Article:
South of the World - Invercargill to Dunedin

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March 19th 2017
Published: March 24th 2017
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In 1965 Keith Richards from the Rolling Stones described this city as 'the armpit of the world.' That must have been before Queens Park was constructed. This enormous 80 hectare green space has a special plant collection, Wonderland castle, ponds, farm animals, and an aviary. I whistle to the emu's and they jog up to the fence. As Chris takes a picture, one of the birds spits at him. He was not impressed.
We go to Bluff to see where the ferry takes visitors to Stewart Island, which is the farthest southern point in NZ. It is windy and cold, with a temperature of 8 degrees C.This is approximately 46 degrees south latitude or a little more than half the distance from the equator to the south pole. In Canada, this is about the same latitude north as Bracebridge Ontario in the Muskoga region.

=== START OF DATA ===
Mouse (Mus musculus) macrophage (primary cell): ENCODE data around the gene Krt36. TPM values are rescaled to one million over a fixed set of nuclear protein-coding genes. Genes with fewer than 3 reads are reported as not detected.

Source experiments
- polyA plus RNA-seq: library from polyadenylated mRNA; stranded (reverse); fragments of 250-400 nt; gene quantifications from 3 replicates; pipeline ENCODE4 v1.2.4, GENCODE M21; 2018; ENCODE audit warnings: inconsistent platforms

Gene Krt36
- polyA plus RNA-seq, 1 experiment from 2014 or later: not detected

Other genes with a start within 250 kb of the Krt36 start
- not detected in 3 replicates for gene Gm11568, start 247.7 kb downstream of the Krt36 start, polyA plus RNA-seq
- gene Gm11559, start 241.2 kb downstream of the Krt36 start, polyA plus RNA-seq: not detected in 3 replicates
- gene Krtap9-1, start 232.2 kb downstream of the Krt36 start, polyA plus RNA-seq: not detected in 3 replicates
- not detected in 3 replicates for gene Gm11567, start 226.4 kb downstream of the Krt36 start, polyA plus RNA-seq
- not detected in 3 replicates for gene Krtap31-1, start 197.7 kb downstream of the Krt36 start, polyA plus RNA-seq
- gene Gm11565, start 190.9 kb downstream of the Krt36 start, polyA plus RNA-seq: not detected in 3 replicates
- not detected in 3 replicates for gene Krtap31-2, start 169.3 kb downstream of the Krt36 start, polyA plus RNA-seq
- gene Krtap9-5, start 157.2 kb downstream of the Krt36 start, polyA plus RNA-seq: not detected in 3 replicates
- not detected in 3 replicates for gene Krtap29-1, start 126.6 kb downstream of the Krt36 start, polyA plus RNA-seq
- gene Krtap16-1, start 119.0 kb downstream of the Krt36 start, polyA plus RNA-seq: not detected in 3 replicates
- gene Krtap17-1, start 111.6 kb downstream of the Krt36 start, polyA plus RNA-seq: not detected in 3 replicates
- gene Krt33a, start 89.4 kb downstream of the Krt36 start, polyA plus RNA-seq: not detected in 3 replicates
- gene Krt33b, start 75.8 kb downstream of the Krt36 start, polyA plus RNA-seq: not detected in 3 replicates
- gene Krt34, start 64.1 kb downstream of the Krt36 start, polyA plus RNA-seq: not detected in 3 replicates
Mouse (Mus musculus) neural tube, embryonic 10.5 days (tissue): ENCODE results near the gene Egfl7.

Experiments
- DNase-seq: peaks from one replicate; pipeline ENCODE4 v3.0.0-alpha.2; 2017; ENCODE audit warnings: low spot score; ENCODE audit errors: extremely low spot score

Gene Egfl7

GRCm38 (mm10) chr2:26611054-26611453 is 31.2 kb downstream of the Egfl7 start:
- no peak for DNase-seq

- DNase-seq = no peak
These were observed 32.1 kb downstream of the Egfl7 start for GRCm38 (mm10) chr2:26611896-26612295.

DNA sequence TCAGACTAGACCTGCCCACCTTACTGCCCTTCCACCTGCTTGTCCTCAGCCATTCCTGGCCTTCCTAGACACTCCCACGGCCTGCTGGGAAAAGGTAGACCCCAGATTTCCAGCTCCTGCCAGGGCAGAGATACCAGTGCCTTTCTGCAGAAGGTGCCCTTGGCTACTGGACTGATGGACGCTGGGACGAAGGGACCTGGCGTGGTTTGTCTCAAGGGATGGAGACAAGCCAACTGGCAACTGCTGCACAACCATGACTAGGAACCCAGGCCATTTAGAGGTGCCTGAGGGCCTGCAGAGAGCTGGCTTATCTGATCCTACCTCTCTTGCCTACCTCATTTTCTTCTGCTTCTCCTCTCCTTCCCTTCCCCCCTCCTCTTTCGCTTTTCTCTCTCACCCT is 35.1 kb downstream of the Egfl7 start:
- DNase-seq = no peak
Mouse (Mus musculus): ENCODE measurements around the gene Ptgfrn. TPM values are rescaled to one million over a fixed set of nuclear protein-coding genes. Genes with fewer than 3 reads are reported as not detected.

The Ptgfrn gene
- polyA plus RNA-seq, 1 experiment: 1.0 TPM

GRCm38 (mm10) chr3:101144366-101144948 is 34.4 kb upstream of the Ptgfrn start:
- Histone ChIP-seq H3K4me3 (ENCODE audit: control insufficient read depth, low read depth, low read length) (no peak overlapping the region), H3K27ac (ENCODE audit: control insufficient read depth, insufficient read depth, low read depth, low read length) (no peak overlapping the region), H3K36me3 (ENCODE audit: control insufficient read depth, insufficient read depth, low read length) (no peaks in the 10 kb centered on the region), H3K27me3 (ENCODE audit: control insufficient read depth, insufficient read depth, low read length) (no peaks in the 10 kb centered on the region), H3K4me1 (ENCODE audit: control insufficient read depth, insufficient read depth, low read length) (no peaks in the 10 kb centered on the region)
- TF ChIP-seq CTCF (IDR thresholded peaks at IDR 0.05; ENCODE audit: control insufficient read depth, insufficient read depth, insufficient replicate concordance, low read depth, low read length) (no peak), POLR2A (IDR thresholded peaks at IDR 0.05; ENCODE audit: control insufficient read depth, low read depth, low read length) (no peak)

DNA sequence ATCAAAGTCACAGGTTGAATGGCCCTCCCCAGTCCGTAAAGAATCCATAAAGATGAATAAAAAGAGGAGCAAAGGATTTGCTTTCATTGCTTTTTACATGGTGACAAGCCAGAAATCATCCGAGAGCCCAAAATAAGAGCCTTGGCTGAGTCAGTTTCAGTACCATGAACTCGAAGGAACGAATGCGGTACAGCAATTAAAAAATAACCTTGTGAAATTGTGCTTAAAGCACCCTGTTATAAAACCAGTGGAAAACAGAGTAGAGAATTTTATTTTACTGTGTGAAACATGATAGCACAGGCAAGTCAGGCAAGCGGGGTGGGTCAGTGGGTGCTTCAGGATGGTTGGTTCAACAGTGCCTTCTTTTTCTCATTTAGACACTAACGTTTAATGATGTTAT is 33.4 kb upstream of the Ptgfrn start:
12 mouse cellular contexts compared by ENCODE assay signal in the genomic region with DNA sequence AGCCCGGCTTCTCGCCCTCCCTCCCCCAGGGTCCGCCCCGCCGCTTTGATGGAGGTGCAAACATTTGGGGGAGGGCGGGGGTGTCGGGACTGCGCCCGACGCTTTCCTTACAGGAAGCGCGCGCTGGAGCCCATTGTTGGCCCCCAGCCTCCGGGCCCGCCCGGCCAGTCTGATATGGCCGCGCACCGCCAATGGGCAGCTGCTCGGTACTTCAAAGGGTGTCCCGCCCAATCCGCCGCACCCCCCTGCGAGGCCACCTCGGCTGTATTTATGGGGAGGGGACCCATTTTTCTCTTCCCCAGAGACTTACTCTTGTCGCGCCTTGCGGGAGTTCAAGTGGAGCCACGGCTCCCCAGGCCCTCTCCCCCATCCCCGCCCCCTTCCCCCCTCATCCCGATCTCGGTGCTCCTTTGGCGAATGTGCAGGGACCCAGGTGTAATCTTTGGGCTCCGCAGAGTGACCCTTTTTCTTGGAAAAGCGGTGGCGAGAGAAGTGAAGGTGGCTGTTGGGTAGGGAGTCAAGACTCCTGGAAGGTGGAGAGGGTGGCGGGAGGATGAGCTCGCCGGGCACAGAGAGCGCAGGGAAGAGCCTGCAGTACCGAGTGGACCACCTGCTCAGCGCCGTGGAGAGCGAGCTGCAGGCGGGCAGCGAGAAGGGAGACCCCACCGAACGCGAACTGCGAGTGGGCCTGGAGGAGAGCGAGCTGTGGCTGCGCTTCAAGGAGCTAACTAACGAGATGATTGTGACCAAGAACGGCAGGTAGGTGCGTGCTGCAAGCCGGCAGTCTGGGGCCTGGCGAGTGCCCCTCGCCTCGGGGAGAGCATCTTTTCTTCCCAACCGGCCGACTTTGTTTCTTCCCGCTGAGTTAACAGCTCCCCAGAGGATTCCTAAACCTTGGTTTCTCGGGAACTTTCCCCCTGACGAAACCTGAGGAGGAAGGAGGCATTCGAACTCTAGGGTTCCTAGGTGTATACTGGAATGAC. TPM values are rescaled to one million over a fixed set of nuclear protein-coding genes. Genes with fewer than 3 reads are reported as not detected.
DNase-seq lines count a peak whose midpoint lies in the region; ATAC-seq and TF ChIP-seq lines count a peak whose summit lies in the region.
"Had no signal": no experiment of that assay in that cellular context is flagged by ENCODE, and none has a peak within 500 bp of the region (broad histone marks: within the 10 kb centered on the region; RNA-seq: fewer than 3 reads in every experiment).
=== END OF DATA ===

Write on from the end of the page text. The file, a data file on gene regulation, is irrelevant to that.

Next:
The road less travelled is the Catlin's and parallel's the Coastal Rainforest Park. Along the way are jaunts to lookouts, waterfalls, and bays.
Into Dunedin brings us to a city like Scotland filled with university students and bluestone Victorian architecture. Someone has yarn bombed the statue of Robert Burns. Out to see the albatross, Chris snaps a photo of one of the birds flying. No spitting this time. We abandon the plan to watch for yellow eyed penguins, as that would involve a two hour wait for them to arrive at sunset.

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